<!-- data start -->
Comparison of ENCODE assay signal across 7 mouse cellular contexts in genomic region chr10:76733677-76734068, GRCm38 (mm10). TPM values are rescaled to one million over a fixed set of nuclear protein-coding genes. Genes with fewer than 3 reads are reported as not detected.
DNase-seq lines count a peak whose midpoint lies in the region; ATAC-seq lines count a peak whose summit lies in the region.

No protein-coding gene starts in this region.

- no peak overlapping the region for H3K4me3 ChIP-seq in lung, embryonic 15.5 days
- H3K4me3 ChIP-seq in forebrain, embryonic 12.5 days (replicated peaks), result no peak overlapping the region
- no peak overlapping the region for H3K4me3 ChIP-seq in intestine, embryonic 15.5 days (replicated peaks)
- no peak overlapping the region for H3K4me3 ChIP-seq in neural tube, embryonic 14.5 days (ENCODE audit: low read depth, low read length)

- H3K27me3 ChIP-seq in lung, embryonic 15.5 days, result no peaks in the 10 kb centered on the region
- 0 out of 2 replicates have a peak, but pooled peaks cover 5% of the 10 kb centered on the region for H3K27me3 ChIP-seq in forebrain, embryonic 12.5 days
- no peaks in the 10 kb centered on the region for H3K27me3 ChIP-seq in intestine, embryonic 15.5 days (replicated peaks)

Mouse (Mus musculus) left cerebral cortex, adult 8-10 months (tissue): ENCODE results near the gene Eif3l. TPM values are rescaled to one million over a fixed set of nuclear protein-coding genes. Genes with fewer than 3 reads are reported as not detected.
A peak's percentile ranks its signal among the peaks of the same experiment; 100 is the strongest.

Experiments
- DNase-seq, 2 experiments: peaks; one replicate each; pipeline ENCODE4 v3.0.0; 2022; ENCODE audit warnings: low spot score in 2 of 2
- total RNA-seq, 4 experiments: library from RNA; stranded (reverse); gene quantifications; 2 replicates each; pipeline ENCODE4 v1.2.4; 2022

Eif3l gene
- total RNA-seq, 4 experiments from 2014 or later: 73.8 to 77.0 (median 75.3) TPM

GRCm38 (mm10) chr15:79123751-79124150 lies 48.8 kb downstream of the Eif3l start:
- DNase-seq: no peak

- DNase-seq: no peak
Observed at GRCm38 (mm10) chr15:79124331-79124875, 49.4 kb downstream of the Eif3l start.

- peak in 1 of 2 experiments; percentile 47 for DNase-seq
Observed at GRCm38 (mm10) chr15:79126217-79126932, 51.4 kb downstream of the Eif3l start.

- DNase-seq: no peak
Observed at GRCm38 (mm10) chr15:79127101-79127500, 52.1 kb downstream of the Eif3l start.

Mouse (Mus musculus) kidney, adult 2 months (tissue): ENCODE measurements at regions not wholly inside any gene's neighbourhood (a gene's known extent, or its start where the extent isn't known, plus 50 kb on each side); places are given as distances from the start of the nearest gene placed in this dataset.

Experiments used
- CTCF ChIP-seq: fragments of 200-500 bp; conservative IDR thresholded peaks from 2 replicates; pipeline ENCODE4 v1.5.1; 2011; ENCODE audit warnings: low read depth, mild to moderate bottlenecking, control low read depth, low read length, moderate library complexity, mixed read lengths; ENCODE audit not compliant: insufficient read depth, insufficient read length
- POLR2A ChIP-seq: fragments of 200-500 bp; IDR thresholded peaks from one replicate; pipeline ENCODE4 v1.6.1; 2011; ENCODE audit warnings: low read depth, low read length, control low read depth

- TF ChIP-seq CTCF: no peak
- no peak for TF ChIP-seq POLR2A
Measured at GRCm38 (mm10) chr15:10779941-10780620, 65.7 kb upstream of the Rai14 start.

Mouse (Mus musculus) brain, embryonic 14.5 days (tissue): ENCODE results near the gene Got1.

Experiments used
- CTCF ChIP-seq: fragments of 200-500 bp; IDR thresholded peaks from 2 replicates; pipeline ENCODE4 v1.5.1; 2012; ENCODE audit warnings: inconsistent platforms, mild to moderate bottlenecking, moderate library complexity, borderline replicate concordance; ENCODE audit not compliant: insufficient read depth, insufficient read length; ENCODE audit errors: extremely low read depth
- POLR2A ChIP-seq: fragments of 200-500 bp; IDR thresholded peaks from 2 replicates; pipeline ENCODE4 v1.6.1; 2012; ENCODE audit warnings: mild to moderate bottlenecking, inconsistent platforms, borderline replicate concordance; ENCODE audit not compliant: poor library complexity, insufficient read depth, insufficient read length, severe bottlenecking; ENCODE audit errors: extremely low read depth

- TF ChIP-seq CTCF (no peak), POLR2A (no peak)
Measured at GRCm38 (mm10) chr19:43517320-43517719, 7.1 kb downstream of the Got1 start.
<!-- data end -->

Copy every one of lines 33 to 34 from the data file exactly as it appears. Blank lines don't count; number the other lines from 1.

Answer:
Mouse (Mus musculus) brain, embryonic 14.5 days (tissue): ENCODE results near the gene Got1.

Experiments used